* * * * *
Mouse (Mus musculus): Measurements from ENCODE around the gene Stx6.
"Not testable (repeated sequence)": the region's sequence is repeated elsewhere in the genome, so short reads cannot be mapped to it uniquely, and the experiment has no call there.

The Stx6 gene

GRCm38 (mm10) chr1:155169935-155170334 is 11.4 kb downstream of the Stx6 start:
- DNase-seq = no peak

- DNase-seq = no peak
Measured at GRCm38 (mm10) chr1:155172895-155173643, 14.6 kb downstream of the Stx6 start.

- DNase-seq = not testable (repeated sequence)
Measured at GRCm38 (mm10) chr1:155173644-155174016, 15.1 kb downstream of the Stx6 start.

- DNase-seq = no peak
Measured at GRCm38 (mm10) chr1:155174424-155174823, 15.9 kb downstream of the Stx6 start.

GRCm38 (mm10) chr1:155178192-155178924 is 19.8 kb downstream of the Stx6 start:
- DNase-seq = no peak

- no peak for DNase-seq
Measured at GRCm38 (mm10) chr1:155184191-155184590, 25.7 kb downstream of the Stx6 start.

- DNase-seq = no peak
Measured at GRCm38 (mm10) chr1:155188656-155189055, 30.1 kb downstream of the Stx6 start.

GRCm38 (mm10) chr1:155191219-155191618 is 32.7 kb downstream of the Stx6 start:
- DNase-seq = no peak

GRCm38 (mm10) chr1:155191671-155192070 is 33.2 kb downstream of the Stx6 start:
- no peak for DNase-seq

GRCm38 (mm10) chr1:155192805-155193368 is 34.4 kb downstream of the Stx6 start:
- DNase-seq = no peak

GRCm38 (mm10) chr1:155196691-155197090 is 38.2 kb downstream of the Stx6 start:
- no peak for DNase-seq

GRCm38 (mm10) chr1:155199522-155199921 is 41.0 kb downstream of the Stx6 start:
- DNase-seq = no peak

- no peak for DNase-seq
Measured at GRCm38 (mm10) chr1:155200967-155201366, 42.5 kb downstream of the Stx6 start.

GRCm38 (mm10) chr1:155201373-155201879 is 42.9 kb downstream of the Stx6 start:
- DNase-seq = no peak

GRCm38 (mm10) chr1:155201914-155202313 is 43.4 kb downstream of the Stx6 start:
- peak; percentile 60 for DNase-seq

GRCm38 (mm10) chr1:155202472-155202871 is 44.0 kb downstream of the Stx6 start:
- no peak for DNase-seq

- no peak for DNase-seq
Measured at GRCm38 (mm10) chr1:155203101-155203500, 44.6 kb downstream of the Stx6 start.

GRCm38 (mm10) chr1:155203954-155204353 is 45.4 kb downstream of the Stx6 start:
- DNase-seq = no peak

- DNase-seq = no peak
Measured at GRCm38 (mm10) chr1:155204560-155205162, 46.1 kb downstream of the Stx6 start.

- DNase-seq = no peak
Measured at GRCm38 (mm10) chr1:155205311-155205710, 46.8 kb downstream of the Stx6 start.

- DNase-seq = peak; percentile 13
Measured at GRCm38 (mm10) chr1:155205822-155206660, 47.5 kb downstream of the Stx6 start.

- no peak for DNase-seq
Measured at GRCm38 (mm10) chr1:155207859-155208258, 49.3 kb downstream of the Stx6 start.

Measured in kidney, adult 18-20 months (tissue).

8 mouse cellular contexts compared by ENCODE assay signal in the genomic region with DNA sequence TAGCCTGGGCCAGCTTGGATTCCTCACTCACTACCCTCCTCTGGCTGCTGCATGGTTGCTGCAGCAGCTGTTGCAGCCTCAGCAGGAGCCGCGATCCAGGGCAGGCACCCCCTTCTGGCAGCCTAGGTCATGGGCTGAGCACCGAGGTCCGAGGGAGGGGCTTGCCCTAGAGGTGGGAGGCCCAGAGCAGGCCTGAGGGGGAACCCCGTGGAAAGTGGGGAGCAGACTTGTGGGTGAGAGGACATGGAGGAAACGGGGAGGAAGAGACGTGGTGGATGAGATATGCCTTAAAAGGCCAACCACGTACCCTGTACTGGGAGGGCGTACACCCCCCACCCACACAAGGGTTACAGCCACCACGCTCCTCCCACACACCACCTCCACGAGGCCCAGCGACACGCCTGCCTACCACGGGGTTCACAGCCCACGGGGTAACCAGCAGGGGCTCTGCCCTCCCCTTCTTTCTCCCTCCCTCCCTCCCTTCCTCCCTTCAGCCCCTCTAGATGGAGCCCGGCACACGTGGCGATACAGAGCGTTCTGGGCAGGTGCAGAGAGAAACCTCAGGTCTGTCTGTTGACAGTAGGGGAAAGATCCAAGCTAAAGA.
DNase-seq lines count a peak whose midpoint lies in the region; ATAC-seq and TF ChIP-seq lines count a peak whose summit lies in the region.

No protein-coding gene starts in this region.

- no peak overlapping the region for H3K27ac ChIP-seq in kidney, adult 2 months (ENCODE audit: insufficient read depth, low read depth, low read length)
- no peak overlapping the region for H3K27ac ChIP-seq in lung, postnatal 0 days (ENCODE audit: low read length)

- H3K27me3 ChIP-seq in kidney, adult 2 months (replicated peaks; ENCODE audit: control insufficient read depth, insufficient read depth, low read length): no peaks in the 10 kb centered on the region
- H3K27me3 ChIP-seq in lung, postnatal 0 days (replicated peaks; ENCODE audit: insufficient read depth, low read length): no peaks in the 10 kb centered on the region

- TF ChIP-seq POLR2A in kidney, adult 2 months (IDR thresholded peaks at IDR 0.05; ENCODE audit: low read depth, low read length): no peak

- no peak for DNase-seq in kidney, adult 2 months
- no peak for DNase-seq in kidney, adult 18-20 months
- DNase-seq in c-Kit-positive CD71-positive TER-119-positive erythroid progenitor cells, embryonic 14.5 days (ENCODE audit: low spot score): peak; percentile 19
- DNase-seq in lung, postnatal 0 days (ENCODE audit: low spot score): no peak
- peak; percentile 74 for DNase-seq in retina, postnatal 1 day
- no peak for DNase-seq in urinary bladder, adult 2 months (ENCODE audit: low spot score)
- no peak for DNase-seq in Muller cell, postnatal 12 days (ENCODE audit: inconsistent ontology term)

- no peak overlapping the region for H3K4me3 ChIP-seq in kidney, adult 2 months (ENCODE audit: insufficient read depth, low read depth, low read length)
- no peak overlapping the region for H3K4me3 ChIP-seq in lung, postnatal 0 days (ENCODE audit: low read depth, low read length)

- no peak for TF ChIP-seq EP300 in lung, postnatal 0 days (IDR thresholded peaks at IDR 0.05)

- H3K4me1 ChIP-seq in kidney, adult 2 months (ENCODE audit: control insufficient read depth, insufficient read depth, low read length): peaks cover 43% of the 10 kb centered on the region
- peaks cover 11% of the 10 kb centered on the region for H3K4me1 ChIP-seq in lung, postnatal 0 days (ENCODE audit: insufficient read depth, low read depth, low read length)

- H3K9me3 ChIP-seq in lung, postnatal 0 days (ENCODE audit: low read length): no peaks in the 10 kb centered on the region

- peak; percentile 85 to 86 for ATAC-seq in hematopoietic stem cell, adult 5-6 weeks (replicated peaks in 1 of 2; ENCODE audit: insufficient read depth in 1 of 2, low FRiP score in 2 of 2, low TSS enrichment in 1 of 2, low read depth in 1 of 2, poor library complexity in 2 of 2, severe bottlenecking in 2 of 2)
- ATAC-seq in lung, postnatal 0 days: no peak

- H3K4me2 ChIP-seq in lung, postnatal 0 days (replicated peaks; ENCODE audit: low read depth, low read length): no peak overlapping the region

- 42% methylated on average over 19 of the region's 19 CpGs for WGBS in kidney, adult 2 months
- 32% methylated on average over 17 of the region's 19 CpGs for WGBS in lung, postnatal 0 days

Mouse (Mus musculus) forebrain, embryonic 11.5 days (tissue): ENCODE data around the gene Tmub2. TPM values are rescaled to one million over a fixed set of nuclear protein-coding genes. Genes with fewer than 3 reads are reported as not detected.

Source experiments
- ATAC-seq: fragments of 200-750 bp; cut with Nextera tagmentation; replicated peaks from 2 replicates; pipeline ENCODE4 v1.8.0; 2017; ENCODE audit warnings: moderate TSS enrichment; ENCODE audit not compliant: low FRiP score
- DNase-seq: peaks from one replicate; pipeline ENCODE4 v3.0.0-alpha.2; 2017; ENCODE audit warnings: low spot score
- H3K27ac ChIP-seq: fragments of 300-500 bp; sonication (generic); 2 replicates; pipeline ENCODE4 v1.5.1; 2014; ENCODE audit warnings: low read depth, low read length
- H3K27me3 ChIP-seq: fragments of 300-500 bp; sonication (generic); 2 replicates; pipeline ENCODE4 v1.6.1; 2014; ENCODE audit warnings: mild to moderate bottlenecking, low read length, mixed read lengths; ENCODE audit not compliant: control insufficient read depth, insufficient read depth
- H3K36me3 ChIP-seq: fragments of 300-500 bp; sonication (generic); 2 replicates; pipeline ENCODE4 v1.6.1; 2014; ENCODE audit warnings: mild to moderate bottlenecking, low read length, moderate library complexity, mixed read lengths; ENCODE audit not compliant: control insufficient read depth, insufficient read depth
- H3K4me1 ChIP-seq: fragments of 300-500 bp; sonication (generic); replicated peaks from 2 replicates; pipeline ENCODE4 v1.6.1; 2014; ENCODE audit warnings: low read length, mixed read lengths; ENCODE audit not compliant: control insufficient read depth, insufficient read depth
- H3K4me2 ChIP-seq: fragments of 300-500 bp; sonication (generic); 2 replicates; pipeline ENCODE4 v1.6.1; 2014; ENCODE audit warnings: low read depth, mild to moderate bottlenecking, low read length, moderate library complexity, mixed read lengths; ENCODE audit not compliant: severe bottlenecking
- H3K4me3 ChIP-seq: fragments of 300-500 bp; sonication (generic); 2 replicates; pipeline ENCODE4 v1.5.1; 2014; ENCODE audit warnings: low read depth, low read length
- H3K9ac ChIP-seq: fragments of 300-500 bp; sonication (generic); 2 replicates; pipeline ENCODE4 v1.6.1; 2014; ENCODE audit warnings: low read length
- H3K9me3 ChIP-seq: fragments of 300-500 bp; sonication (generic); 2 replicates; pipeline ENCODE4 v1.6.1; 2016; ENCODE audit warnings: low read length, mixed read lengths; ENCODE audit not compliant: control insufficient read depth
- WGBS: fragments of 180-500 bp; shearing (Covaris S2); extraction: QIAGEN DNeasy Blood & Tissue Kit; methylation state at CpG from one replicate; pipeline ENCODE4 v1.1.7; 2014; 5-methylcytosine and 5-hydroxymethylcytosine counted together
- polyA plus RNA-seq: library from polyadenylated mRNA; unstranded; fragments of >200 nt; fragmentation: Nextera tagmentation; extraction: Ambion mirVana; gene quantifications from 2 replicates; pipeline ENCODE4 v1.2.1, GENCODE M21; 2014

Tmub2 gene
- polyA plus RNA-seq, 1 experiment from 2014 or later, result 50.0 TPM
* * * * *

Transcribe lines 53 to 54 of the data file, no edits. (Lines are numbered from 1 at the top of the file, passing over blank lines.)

- no peak overlapping the region for H3K27ac ChIP-seq in lung, postnatal 0 days (ENCODE audit: low read length)

- H3K27me3 ChIP-seq in kidney, adult 2 months (replicated peaks; ENCODE audit: control insufficient read depth, insufficient read depth, low read length): no peaks in the 10 kb centered on the region